Quality Assessment

Quality of the studies was assessed by using the Strengthening the Reporting of Observational Studies in Epidemiology (STROBE) checklists. Twenty-two items relevant to the quality assessment appraisal were used. Scores ranging from 0 to 20 were defined as low to high quality, respectively.9

Data Analysis

The risk ratios (RRs) with a 95% confidence interval were pooled to evaluate associations in the effect of corticosteroids versus vincristine across studies. For binary outcomes, the pooled average complication rate of 2 therapies was also calculated. Heterogeneity was assessed by using the Chi-square distributed. The Cochrane Q test and formally quantified by I2 statistics: (I2≤25%: low, 25% < I2 < 50%: moderate, I2≥75%: high), with P value < 0.05 indicating statistical significance.10,11 A random-effects model (if significant heterogeneity was detected) or a fixed-effects model was used in the data analyses.12 Subgroup analyses were also conducted to identify the independent variables (i.e., number of participants, age of patients, period of follow-up, and race of participants). Forest plots combined with funnel plot, and Egger's and Begg's regression tests were calculated to measure outcomes and to detect publication bias, respectively.13 Sensitivity analyses were also performed to quantitatively assess heterogeneity.

R software 2.13.0 meta package (Institute for Statistics and Mathematics) was used for between-study data analyses.

All analyses were based on previous published studies; thus, no ethical approval and patient consent are required.


Search Results

Figure Figure11 shows the flowchart of the selection process used in the study. A total 251 studies were identified from published data and were separately assessed by 2 reviewers. Also, 117 studies were excluded after evaluating titles and abstracts evaluations, and a further 121 studies were excluded after full text assessments (animal models = 23, letters or opinions = 16, abstract only = 7, and absence of comparator = 75). In the final analysis, 13 studies3,5,1424 met the inclusion criteria and were used included. Observers reached an agreement on the studies included.

Flowchart of study selection process.

Study Characteristics

The study characteristics are summarized in Table Table1.1. Thirteen eligible studies3,5,1418,2024 published between 1997 and 2015 were included in the meta-analysis. The mean age of 344 participants was 3.61 months (from 0.9 to 11 months). Studies were conducted across different geographic locations (United States = 6, Europe = 3, and Asia = 4). The mean duration of the studies was 3.73 years (varing from 1 year to 18 years). Nine3,5,14,15,18,20,2224 of the 13 studies reported side effects. The average study quality was 15.38 (range 9–17.5) on a scale of 0 to 20, as evaluated using the STROBE score.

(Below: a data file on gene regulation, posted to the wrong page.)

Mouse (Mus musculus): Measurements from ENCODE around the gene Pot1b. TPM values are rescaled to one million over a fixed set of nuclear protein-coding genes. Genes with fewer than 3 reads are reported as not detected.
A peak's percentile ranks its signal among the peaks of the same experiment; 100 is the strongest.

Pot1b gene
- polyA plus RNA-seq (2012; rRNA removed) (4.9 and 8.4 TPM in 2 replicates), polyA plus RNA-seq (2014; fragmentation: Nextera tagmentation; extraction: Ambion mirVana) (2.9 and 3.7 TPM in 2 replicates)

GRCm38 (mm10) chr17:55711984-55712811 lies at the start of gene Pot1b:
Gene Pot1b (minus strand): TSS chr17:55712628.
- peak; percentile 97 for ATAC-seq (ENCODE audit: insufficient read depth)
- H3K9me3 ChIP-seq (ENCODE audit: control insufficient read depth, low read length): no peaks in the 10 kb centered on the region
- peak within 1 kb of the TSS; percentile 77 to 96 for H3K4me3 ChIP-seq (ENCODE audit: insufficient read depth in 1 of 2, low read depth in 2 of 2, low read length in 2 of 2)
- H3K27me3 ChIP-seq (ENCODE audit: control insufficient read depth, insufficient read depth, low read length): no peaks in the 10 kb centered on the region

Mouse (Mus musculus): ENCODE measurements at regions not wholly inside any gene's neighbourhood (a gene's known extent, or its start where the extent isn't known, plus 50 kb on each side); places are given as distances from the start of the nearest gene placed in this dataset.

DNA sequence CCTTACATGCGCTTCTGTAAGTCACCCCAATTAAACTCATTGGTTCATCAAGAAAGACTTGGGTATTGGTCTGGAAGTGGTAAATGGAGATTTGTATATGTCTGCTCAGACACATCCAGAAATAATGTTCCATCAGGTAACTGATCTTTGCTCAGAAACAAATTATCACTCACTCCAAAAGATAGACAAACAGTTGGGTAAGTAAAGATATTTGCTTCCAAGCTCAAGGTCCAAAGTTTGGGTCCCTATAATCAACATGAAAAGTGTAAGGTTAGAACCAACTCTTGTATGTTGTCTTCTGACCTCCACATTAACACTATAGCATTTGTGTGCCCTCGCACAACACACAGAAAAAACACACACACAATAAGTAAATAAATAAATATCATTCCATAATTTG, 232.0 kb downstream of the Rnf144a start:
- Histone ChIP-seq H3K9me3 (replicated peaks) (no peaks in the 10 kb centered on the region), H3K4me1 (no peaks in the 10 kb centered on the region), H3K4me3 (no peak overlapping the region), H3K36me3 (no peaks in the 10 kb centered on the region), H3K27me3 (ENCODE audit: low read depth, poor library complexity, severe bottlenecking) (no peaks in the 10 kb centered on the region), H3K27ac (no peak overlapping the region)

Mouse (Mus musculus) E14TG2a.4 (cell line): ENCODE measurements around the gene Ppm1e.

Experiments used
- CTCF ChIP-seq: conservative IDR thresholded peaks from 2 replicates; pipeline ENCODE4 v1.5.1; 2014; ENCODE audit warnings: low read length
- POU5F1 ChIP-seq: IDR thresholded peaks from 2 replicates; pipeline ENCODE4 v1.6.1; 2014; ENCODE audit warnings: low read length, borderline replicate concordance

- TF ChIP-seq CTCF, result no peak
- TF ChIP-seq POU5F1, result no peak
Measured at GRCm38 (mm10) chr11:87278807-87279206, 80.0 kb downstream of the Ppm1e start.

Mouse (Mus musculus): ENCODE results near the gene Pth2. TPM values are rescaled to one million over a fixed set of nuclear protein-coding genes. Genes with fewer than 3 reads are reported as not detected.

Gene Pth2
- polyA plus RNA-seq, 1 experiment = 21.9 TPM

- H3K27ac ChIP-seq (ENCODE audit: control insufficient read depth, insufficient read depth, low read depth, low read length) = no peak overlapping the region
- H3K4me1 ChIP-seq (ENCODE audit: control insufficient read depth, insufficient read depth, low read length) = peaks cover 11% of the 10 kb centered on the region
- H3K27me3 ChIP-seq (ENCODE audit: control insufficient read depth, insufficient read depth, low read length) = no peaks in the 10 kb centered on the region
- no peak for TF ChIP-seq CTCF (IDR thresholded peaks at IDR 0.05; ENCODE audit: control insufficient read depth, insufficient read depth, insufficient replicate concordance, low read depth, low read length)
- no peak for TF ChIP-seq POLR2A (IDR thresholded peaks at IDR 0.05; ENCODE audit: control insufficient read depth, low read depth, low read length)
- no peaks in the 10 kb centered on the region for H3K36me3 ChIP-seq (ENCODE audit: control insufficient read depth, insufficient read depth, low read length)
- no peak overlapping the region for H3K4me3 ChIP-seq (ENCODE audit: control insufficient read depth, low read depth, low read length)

Characteristics of the Included Studies

Systemic Corticosteroids Versus Vincristine

Thirteen studies3,5,1424 with a total of 344 participants compared the effect of systemic corticosteroids with that of vincristine. The pooled results indicated that the effect of vincristine was relatively better than that of systemic corticosteroids (RR = 0.45, 95%CI: 0.35–0.58), with lower heterogeneity among the studies (I2 = 29.2%, P = 0.15) (Figure (Figure22A).

Forest plot of the effectiveness of systemic corticosteroids versus vincristine according to: (A) overall effect; (B) age of patients; (C) period of follow-up; (D) race of participants.

In the subgroup analyses (Table (Table3),3), RR was 0.35 (95%CI, 0.22–0.57) for participants aged ≥3 months and 0.52 (95%CI, 0.39–0.68) for participants aged < 3 months (Figure (Figure2B);2B); 0.32 (95%CI, 0.02–0.51) for the follow-up period ≥2 years compared to 0.54 (95%CI, 0.40–0.71) for the follow-up period < 2 years (Figure (Figure2C);2C); 0.55 (95%CI, 0.36–0.86) for American, 0.18 (95%CI, 0.18–0.40) for European, and 0.55 (95%CI, 0.40–0.75) for Asian participants (Figure (Figure22D).

Subgroup Analysis of Systemic Corticosteroids and Vincristine

Six studies3,5,18,20,22,23 recorded that patients had steroid-resistant KHE/TA. The result for steroid-resistant cases was 0.21 (95%CI, 0.11–0.41) in contrast to 0.18 (95%CI, 0.07–0.48) for the nonresistant ones.

Adverse Reactions

Eight studies3,5,14,15,18,2224 reported adverse reactions with the use of systemic corticosteroids including Cushingoid appearance (n = 15), hypertension (n = 8), fever and infection (n = 10), retardation (n = 2), inflammation (n = 10), gastrointestinal disorder (n = 1), pathological fracture (n = 1), tendon reflexes (n = 1), biliary obstruction (n = 1), coagulopathy (n = 2), and stiffness of joint (n = 2) (Table (Table2).2). The pooled result was 0.31 (95%CI, 0.18–0.43). There was a relatively high heterogeneity observed among the studies (I2 = 73.1%, P = 0.0005) (Figure (Figure33A).

Adverse Reactions of Systemic Corticosteroids and Vincristine